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Tenn. Parents Sue School Over Cameras



 
 
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  #11  
Old July 4th 03, 02:46 AM
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Default Tenn. Parents Sue School Over Cameras

In article ,
"Donna Metler" wrote:

I can't imagine that someone actually sits there and watches the
cameras daily. I know in mine, they aren't even looked at unless
there was a break in or vandalism-just archived and collect dust
until the date passes.


So then, some kid who's seen Mission Impossible could spray paint a lens
and nobody would notice until the little vandal finishes up his dirty
work?
  #12  
Old July 4th 03, 04:39 AM
Dave C.
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Default Tenn. Parents Sue School Over Cameras


wrote in message news:bearclaw-
I can't imagine that someone actually sits there and watches the
cameras daily. I know in mine, they aren't even looked at unless
there was a break in or vandalism-just archived and collect dust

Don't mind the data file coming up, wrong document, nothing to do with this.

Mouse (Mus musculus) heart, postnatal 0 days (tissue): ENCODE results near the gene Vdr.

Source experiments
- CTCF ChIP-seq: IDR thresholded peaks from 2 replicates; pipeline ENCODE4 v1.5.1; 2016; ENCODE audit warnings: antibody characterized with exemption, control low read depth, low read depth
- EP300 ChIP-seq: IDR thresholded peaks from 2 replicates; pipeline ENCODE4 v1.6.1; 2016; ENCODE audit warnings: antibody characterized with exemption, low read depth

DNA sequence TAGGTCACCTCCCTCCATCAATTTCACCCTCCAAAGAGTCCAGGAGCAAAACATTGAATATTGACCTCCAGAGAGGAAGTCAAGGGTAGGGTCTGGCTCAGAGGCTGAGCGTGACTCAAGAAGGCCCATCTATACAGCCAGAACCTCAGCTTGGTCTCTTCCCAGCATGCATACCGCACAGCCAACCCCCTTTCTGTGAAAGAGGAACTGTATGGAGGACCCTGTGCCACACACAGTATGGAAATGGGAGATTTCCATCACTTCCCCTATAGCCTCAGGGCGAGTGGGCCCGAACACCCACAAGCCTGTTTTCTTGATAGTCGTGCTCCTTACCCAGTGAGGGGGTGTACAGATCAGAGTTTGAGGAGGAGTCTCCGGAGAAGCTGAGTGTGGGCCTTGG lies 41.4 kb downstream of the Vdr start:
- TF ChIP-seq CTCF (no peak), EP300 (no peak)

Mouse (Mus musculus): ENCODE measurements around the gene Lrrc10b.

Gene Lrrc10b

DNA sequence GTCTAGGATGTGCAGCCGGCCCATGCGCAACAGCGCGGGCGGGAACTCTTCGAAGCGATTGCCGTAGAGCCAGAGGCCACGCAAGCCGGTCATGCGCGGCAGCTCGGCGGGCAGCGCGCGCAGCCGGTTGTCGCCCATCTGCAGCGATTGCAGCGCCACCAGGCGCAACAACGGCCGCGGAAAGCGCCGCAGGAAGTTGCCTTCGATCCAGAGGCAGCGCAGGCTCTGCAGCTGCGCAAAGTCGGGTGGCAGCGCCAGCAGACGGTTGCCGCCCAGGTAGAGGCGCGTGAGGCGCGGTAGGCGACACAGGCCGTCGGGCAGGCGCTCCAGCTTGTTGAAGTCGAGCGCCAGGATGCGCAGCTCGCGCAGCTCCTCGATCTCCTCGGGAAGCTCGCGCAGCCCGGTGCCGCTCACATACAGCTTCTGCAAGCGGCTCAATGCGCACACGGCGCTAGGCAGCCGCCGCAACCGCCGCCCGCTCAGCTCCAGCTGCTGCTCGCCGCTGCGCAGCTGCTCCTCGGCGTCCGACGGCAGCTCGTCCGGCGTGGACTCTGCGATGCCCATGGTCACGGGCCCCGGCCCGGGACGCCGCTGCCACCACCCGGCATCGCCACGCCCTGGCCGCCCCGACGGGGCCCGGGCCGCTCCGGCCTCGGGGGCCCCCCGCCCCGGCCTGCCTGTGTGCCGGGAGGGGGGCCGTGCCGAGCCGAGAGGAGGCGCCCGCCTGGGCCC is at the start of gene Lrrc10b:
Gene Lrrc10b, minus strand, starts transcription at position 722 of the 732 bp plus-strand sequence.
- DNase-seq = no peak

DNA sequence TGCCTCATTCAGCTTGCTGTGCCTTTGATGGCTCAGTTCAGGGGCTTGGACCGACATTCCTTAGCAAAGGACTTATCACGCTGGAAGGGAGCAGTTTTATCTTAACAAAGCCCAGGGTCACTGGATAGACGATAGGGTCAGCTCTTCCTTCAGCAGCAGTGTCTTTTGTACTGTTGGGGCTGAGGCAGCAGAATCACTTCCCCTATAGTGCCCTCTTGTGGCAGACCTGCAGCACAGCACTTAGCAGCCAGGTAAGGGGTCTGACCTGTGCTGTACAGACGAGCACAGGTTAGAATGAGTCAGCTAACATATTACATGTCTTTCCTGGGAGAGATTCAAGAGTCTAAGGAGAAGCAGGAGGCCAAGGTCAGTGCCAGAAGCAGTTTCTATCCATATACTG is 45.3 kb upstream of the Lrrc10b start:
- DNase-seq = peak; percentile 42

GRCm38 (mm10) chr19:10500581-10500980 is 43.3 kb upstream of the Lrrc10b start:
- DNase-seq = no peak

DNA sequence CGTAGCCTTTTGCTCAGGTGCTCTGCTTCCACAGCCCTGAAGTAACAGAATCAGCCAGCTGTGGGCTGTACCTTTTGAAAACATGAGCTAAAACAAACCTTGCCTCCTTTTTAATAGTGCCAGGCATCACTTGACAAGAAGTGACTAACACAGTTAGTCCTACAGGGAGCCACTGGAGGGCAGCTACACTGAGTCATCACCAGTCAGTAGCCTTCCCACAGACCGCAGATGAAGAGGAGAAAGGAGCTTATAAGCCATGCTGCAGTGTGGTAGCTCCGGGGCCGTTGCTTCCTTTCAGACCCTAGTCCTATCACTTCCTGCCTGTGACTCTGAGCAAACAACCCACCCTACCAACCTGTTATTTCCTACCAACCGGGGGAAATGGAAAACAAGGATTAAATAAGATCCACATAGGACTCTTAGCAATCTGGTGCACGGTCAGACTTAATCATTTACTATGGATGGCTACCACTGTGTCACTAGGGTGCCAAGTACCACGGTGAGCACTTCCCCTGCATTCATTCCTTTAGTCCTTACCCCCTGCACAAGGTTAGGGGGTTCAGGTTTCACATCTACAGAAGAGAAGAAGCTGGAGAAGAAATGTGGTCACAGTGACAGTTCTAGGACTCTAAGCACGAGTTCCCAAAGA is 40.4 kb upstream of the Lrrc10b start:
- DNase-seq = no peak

until the date passes.


So then, some kid who's seen Mission Impossible could spray paint a lens
and nobody would notice until the little vandal finishes up his dirty
work?


Yup. I used to service CCTV equipment as part of my job. It always amazed
me how so many companies would throw hundreds of thousands (millions, even)
into CCTV equipment, and then have nobody watching most of the cameras.
Reviewing the tape (or video on a hard disk recorder) is only good if the
video camera caught what you want to watch. In most incidents of interest,
this requires a HUMAN BEING to be aiming the video camera at the exact
moment of the incident (the better ones can be aimed remotely, IF there is a
human being to operate them). I imagine the equipment in schools is
probably monitored less than the equipment in retail locations. -Dave


  #13  
Old July 4th 03, 06:56 AM
P. Tierney
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Default Tenn. Parents Sue School Over Cameras


"Poop Dogg" wrote:

Some woman was even arrested recently after a Wal-Mart employee saw
a picture of a 2yo child sitting naked in a kiddy pool.


Many arrests are tossed out well before trial, and the above
is likely to be one. There won't be a conviction.

So my contention is that any images of a child in a state of nudity can
be considered child pornography.


The fact that it can be considered such by a few doesn't mean
that it will stick legally. You are making a leap, much like the one
in the Wal-Mart situation, that will not pan out, imo.


P. Tierney


 




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